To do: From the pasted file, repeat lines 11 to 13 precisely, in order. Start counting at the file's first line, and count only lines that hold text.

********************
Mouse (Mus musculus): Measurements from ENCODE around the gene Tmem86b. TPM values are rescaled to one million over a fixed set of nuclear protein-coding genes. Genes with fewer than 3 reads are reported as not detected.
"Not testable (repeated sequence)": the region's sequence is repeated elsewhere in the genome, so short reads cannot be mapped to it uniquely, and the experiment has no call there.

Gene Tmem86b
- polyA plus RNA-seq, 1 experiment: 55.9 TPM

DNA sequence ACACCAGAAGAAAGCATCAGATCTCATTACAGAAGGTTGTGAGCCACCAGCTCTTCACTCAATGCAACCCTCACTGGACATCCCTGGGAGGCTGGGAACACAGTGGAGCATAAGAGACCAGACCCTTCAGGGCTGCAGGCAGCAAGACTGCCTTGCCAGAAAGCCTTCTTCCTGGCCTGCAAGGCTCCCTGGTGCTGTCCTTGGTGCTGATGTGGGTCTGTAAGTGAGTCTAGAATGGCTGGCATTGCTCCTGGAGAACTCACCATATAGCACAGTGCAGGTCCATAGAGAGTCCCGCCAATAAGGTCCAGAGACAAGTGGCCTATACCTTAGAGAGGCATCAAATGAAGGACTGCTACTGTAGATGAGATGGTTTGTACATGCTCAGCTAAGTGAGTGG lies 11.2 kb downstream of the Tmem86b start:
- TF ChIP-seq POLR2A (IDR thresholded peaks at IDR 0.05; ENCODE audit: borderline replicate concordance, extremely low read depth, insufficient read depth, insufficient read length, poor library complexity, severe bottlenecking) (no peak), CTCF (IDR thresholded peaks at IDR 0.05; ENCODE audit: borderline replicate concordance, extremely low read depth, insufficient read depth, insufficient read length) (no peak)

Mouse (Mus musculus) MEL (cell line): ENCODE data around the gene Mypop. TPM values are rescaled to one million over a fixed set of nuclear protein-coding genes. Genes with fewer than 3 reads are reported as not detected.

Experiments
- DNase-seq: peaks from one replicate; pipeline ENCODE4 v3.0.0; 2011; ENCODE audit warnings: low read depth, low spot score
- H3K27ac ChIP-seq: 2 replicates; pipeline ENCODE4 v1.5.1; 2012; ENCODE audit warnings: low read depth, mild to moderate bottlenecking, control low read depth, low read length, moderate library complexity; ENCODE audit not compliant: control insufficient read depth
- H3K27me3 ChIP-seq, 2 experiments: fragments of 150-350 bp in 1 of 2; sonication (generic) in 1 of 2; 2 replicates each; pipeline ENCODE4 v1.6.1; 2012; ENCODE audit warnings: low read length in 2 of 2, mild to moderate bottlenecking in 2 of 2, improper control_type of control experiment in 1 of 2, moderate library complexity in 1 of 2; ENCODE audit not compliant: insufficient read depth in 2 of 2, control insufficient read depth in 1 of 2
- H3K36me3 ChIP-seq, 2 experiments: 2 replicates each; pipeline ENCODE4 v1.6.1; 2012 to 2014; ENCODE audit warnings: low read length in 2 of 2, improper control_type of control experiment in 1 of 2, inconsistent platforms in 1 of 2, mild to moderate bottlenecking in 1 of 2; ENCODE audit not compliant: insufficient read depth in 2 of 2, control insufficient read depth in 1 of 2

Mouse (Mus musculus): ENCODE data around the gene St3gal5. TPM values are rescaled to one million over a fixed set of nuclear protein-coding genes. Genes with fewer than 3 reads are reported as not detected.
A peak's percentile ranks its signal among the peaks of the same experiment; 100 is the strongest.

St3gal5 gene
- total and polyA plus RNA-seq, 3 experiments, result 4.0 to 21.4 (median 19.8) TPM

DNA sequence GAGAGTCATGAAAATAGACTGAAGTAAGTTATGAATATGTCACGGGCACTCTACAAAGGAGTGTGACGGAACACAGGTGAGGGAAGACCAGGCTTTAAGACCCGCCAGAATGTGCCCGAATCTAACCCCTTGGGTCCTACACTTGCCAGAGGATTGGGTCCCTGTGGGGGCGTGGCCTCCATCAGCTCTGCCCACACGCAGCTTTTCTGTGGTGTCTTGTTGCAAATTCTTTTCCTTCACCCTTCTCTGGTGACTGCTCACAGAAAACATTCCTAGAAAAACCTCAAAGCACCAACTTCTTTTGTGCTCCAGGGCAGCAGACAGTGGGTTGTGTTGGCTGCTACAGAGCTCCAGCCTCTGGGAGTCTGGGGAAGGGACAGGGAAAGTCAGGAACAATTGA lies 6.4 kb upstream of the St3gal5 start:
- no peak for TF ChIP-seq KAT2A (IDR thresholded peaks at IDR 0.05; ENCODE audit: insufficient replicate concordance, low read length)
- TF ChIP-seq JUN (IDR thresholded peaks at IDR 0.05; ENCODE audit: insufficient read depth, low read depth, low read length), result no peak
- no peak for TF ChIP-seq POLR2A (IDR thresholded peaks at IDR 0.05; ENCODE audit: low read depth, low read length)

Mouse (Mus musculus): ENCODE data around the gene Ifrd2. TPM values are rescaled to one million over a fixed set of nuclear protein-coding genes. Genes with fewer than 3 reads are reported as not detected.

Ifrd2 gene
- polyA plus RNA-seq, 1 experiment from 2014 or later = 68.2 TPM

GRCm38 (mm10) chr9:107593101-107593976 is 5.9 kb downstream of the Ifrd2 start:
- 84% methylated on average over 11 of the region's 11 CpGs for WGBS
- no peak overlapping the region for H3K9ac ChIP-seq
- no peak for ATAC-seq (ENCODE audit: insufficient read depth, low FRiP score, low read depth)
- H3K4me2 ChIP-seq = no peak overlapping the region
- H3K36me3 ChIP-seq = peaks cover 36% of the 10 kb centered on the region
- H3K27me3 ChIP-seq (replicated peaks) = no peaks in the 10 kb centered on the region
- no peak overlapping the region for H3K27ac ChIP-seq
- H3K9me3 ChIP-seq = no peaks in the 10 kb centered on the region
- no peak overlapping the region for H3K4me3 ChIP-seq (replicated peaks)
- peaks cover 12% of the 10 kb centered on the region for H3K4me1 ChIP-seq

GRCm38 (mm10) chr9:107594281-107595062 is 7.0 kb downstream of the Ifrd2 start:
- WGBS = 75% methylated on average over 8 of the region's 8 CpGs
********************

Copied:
- H3K27me3 ChIP-seq, 2 experiments: fragments of 150-350 bp in 1 of 2; sonication (generic) in 1 of 2; 2 replicates each; pipeline ENCODE4 v1.6.1; 2012; ENCODE audit warnings: low read length in 2 of 2, mild to moderate bottlenecking in 2 of 2, improper control_type of control experiment in 1 of 2, moderate library complexity in 1 of 2; ENCODE audit not compliant: insufficient read depth in 2 of 2, control insufficient read depth in 1 of 2
- H3K36me3 ChIP-seq, 2 experiments: 2 replicates each; pipeline ENCODE4 v1.6.1; 2012 to 2014; ENCODE audit warnings: low read length in 2 of 2, improper control_type of control experiment in 1 of 2, inconsistent platforms in 1 of 2, mild to moderate bottlenecking in 1 of 2; ENCODE audit not compliant: insufficient read depth in 2 of 2, control insufficient read depth in 1 of 2

Mouse (Mus musculus): ENCODE data around the gene St3gal5. TPM values are rescaled to one million over a fixed set of nuclear protein-coding genes. Genes with fewer than 3 reads are reported as not detected.